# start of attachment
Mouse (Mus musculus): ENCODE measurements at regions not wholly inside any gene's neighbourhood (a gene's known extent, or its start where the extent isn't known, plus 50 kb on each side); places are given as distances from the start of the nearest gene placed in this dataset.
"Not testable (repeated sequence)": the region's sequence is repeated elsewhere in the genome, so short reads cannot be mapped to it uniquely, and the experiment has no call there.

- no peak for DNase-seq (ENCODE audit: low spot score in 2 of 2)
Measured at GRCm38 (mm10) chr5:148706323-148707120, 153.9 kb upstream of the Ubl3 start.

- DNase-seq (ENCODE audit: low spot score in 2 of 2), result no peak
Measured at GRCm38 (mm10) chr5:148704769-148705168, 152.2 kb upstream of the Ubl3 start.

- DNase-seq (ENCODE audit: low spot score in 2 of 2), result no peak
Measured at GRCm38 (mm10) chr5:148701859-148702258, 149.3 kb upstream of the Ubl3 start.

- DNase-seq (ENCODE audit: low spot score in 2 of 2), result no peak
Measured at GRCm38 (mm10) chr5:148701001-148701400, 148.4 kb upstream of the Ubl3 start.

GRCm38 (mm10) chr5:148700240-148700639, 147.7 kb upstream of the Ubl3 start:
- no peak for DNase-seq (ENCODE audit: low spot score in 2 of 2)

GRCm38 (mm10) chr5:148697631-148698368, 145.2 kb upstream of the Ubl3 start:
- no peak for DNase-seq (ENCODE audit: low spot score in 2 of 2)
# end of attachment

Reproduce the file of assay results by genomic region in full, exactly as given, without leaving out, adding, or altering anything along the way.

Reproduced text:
Mouse (Mus musculus): ENCODE measurements at regions not wholly inside any gene's neighbourhood (a gene's known extent, or its start where the extent isn't known, plus 50 kb on each side); places are given as distances from the start of the nearest gene placed in this dataset.
"Not testable (repeated sequence)": the region's sequence is repeated elsewhere in the genome, so short reads cannot be mapped to it uniquely, and the experiment has no call there.

- no peak for DNase-seq (ENCODE audit: low spot score in 2 of 2)
Measured at GRCm38 (mm10) chr5:148706323-148707120, 153.9 kb upstream of the Ubl3 start.

- DNase-seq (ENCODE audit: low spot score in 2 of 2), result no peak
Measured at GRCm38 (mm10) chr5:148704769-148705168, 152.2 kb upstream of the Ubl3 start.

- DNase-seq (ENCODE audit: low spot score in 2 of 2), result no peak
Measured at GRCm38 (mm10) chr5:148701859-148702258, 149.3 kb upstream of the Ubl3 start.

- DNase-seq (ENCODE audit: low spot score in 2 of 2), result no peak
Measured at GRCm38 (mm10) chr5:148701001-148701400, 148.4 kb upstream of the Ubl3 start.

GRCm38 (mm10) chr5:148700240-148700639, 147.7 kb upstream of the Ubl3 start:
- no peak for DNase-seq (ENCODE audit: low spot score in 2 of 2)

GRCm38 (mm10) chr5:148697631-148698368, 145.2 kb upstream of the Ubl3 start:
- no peak for DNase-seq (ENCODE audit: low spot score in 2 of 2)